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Research

The Foundation actively searches for worthwhile research and is developing additional projects and goals.

NAWL and NAWL Foundation National Survey on Retention and Promotion of Women in Law Firms

Today, the NAWL Annual Survey is the only national study of the nation's 200 largest law firms that annually tracks the progress of women lawyers at all levels of private practice including the most senior positions. The Foundation’s statistics are telling. Despite robust hiring of entry level women, progressive policies, enlightened practices and good faith initiatives, only about 16 percent of the partners at major law firms nationwide are women, a figure that has held steady for some 20 years. Women continue to have low representation in law firm leadership, on governing committees and as managing partners. They are not viewed as the critical rainmakers. And, as has been the case ever since the Survey began collecting data in 2006, women at every stage of practice earn less than their male counterparts with the biggest difference at the equity partner level.

The NAWL Foundation's research seeks to provide data relating to troublesome issues about women in the law: Why has there been so little progress? Why do women fail to achieve the same career success as their male counterparts? What can be done to stem the exodus of women lawyers from the profession? The need to identify work environments that encourage and support the advancement of women has received growing attention throughout corporate America, in the media, academia and in conferences across many different professions. These are the issues that continue to drive the Foundation’s research.

 
National Survey of Corporate Law Departments

The NAWL Foundation is also turning its attention to the status of women in corporate legal departments. There has been a rapid increase in the number of women lawyers practicing in corporations, but there is a dearth of data about the actual numbers, the roles that women play and the reasons why some women advance in corporate law practice and others do not. The NAWL Foundation seeks to fill that gap with innovative research with two goals:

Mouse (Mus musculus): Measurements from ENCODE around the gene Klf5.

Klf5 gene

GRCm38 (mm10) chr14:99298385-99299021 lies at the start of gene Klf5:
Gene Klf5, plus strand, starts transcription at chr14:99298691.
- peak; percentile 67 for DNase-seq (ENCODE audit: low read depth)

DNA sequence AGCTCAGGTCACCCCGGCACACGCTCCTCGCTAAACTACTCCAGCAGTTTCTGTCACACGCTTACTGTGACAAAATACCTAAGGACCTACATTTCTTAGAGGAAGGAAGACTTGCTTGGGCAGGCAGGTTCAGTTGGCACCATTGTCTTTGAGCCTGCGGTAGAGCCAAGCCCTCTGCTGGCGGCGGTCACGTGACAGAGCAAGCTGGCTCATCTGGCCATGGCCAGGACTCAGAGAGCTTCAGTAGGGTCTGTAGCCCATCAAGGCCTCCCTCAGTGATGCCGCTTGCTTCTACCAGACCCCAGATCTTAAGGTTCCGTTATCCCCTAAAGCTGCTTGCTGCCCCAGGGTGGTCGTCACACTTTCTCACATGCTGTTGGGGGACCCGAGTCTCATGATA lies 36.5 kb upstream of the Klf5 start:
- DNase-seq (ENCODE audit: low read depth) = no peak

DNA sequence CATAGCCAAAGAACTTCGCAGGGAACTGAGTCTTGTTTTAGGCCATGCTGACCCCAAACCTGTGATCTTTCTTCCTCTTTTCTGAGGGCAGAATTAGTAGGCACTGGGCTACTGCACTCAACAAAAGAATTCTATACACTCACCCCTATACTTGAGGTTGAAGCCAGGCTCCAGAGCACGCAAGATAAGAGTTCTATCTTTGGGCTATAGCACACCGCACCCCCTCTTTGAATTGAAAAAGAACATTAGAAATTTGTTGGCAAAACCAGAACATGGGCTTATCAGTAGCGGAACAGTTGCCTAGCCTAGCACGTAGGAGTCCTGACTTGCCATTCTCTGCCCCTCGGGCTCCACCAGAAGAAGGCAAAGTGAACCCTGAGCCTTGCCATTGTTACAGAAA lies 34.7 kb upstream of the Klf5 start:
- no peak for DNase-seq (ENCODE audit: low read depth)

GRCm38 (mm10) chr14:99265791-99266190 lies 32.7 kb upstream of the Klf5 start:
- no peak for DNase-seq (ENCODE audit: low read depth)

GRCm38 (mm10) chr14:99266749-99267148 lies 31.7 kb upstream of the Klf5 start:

1. to benchmark statistics about the advancement of women lawyers in corporate law departments, and
  2. to identify the factors about individual lawyers and law departments that together impact the advancement of women into leadership roles.

The Foundation intends for the research to show the pathways for women to succeed in corporate law departments, the role of “the business” in the success of women lawyers, whether departmental policies and practices have a greater impact on the advancement of women lawyers, and what role mentors andother networking relationships have on the advancement of women.

There will be a survey administered to law departments as a whole, to gather objective data about the retention and position of women as well as a survey of individuals in law departments, both women and men, to get personal perspectives about the skills and structures needed for people to advance and whether there are gender differences in the rate and routes of advancement. The Foundation expects to issue a report in mid-2013.

National Survey of Women's Initiatives in Law Firms

The NAWL Foundation recently completed the first-ever National Survey of Women's Initiatives in Law Firms. This research collated data about the structure and functioning of women's affinity groups in large firms and their impact on the careers of women lawyers. This innovative work identified the types of activities that take place under the auspices of law firm affinity groups; the funding, oversight and expectations for such groups; as well as analyzing factors that enhance the success of women's initiatives. The Foundation's report of its research was published in November 2012.  Click here to read the full report.